mustang ii      
74 Mustang - Young Car With a Tradition and a Future
       Throughout the 1970's, car sales should continue not only to rise, but also to change directions.
       As recently as 1958, nearly 60 per cent of all cars sold in the United States were standard-sized (Ford, Chevrolet, and others); in 1972 that percentage dropped to about 19, largely because of the tremendous proliferation of car sizes and models, giving the buyer his greatest choice ever.
       In the 1970 model year, intermediate-sized cars took sales leadership from the standards for the first time. Intermediates stretched that lead in the 1972 model year.
       An increasing number of buyers, seeking primarily family transportation, was showing preference for a car slightly smaller than standard-sized. Some standard car buyers moved down to intermediates, and others to cars even smaller. Small car sales rose 60 per cent from 1965 to 1972.
       Today, small car sales (all below intermediates) are the most numerous, representing 35 per cent of the market (up from 23 per cent in 1965).
       Within that small car market, compacts doubled their volume between 1967 and 1972, from 564,000 to 1.2 million. An even more dramatic increase occurred in the subcompact segment where sales during that period tripled from 740,000 to 2.25 million.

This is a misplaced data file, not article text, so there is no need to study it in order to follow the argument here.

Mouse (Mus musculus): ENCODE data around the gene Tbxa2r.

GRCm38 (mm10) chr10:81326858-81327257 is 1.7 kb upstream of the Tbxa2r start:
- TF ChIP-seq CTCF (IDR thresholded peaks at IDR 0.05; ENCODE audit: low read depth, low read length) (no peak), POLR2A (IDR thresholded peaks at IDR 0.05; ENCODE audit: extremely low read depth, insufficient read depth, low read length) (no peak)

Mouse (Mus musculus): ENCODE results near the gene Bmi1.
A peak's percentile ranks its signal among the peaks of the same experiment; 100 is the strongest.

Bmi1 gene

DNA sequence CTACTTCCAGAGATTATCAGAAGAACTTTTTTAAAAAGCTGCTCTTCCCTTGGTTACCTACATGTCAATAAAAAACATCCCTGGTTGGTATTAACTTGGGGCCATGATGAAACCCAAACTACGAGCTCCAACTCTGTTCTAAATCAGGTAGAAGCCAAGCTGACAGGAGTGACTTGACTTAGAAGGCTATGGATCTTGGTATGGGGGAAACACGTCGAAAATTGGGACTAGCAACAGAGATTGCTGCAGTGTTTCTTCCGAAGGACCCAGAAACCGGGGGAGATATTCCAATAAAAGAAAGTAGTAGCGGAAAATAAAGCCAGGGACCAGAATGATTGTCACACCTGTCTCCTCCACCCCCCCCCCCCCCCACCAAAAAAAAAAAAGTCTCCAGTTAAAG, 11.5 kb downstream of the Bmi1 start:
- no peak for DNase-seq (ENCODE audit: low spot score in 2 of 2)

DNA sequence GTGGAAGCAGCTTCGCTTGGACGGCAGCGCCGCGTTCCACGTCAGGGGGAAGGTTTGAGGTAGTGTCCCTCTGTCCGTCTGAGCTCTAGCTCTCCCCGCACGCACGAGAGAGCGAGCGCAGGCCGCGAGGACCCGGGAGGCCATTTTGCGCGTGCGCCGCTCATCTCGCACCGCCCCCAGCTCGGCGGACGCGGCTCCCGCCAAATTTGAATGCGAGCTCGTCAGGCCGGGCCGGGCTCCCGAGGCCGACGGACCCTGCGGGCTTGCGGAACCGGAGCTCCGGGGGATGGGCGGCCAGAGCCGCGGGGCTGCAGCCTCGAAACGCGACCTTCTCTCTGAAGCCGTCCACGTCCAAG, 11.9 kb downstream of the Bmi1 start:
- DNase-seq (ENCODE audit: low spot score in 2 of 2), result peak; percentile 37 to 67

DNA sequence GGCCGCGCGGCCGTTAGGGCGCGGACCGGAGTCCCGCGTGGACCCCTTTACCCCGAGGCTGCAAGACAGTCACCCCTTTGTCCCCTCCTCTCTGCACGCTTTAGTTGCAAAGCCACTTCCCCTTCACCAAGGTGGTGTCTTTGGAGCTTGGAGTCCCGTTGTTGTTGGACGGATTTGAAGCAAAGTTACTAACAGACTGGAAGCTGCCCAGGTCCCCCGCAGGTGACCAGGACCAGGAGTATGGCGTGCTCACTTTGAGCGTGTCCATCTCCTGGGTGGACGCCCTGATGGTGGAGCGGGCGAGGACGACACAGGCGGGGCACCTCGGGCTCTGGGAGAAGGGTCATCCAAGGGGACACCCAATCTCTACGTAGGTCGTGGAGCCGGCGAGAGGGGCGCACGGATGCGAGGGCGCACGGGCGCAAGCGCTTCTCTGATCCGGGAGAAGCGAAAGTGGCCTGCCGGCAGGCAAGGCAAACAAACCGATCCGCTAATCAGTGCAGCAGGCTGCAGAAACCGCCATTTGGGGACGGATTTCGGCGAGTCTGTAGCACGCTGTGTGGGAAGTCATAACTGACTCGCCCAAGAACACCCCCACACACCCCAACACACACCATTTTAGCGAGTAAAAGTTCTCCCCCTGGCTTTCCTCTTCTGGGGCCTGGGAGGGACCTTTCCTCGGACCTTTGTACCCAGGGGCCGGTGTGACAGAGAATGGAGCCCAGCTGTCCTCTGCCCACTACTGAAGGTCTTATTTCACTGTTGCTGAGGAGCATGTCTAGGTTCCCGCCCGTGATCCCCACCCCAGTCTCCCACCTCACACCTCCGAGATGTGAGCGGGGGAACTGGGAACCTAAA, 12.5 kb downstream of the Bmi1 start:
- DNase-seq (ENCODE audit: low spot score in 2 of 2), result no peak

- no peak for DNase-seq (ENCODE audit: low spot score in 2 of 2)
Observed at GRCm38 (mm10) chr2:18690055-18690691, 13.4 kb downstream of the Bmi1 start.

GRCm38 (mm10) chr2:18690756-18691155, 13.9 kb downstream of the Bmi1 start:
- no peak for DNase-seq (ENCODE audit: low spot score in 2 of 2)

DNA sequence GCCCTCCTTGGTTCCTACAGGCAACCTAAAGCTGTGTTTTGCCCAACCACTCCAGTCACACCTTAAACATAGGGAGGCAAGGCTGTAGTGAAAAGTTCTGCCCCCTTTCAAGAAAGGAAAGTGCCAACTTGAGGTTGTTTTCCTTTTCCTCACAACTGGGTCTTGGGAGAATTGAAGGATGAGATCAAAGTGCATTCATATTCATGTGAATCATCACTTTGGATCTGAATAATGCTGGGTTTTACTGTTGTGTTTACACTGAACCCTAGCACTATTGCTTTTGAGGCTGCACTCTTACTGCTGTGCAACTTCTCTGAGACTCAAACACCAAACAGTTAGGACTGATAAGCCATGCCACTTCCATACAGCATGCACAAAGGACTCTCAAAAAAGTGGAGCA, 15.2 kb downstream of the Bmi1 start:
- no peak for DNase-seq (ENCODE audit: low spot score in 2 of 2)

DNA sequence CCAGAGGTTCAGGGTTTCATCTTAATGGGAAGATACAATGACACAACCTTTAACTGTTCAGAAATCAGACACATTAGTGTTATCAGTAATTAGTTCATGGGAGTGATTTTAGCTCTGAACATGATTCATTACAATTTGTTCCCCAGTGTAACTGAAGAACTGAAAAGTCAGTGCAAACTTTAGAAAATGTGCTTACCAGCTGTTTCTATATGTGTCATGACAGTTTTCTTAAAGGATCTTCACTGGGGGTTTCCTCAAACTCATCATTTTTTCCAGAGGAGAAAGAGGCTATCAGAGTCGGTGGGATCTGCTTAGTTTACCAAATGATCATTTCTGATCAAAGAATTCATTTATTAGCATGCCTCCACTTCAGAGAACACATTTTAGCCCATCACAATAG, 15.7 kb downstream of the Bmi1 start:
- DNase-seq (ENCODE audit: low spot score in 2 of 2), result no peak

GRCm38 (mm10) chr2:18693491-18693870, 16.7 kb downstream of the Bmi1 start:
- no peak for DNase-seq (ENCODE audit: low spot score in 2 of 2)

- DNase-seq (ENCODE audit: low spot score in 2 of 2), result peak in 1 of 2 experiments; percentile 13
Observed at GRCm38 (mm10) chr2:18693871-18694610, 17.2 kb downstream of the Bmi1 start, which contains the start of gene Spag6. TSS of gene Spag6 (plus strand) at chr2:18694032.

American auto companies again are taking a large share of the small car market, with 60 per cent of sales going to Detroit-produced mini-cars.
       Among small imports, the Japanese-built Mazda includes the Wankel rotary engine being studied by American auto companies including Ford.
       Though Americans have made small cars the most popular group in the United States, and are buying more intermediate than standards their buying motivation apparently is not simply to spend as little as possible on a car. They continue to spend significant sums to "load" with options their big cars, their intermediates, and perhaps more surprisingly, their mini-cars.
       In 1972 the average big Ford car sold included $850 in options. The average mid-sized Torino included $988 worth (key items standard on Ford are optional on Torino). Pinto, the $1,968 subcompact, left the dealership with an average of $412 in options.


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